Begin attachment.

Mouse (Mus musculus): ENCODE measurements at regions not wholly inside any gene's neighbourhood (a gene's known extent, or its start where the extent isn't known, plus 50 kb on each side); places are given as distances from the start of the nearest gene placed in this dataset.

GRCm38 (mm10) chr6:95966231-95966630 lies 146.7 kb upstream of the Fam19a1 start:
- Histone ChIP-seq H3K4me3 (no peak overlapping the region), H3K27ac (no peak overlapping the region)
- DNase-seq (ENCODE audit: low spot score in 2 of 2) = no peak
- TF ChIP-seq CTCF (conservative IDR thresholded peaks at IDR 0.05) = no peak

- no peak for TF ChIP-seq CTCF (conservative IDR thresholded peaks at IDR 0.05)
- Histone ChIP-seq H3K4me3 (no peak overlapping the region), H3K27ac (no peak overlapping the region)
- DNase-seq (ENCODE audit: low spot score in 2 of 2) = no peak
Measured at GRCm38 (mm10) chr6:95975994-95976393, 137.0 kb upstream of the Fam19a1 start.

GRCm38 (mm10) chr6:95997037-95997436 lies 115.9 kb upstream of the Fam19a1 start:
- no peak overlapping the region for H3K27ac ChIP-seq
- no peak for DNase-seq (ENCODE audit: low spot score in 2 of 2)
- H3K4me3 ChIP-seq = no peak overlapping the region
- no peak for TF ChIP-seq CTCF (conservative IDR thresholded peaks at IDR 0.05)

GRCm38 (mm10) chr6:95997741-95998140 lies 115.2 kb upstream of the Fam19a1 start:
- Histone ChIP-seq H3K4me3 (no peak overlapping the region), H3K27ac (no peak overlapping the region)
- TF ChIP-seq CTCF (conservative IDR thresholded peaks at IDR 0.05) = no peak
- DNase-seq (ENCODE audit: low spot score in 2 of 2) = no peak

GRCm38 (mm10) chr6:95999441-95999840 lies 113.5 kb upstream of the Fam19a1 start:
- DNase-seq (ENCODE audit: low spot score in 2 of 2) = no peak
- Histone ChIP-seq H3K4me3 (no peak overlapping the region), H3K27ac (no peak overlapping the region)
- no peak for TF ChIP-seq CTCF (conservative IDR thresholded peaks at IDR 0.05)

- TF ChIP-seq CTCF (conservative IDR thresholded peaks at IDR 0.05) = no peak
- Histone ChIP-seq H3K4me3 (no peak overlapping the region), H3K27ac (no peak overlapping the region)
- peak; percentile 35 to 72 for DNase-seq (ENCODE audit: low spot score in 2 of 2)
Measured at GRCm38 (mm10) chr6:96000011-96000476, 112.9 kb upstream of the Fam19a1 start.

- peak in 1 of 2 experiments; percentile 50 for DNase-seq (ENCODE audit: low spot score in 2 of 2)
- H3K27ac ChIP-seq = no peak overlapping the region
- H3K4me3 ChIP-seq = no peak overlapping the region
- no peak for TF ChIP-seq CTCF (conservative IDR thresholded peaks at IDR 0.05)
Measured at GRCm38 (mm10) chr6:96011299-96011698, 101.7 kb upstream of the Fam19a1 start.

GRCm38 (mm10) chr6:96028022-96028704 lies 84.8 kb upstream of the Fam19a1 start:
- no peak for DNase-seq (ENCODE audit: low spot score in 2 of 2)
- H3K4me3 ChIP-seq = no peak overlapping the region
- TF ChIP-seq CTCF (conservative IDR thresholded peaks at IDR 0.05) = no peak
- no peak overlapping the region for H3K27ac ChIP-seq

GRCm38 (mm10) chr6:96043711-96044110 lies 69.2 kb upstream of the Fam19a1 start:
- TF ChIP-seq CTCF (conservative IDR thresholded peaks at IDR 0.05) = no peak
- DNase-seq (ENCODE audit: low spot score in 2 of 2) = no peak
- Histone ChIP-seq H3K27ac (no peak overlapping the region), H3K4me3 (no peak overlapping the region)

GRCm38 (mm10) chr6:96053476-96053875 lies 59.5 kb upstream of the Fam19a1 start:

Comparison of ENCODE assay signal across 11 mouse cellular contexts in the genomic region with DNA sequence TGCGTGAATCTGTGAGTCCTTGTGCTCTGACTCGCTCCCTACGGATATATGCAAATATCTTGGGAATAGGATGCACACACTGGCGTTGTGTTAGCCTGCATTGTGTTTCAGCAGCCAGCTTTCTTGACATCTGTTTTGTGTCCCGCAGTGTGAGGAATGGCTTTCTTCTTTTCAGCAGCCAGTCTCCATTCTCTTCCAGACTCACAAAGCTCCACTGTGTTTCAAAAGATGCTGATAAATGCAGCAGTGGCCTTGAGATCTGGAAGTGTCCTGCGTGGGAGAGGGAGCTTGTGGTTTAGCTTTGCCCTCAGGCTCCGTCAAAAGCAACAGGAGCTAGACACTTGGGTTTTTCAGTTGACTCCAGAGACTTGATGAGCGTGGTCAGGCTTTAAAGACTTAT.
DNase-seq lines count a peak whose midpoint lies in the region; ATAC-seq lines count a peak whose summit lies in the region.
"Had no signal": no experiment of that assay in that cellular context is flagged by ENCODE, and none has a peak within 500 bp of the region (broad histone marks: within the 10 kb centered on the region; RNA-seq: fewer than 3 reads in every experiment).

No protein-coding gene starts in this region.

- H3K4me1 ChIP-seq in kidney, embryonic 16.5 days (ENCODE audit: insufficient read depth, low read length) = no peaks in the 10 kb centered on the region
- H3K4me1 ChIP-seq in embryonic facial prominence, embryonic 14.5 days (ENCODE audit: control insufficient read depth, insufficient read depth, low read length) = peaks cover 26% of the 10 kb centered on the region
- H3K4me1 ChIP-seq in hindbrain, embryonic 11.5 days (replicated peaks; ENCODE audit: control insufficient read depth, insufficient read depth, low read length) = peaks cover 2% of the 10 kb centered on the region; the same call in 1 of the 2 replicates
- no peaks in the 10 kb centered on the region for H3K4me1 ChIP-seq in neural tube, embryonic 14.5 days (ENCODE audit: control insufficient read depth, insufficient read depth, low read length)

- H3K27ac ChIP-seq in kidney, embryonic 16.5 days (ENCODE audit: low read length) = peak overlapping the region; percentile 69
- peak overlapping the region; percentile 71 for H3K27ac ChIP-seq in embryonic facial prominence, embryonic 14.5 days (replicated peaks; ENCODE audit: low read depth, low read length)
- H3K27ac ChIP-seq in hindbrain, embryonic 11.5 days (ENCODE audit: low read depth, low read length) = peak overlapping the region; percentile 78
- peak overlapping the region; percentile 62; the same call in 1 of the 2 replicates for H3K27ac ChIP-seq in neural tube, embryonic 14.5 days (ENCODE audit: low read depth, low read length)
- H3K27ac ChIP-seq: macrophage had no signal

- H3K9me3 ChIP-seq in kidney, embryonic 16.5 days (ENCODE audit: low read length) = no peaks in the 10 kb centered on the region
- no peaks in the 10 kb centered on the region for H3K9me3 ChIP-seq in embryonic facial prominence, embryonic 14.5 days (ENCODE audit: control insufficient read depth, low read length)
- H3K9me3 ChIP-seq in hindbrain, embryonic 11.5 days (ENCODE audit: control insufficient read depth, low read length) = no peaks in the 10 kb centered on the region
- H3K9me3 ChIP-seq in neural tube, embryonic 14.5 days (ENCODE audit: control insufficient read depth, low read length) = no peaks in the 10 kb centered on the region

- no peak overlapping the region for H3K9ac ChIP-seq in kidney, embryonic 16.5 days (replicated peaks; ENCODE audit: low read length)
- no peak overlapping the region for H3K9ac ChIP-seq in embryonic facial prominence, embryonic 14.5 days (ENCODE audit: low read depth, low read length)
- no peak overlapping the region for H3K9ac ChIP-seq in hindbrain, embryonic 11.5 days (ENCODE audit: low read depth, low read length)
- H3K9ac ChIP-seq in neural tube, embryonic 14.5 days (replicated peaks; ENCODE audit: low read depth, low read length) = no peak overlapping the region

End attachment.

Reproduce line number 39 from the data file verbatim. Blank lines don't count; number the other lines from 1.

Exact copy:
- DNase-seq (ENCODE audit: low spot score in 2 of 2) = no peak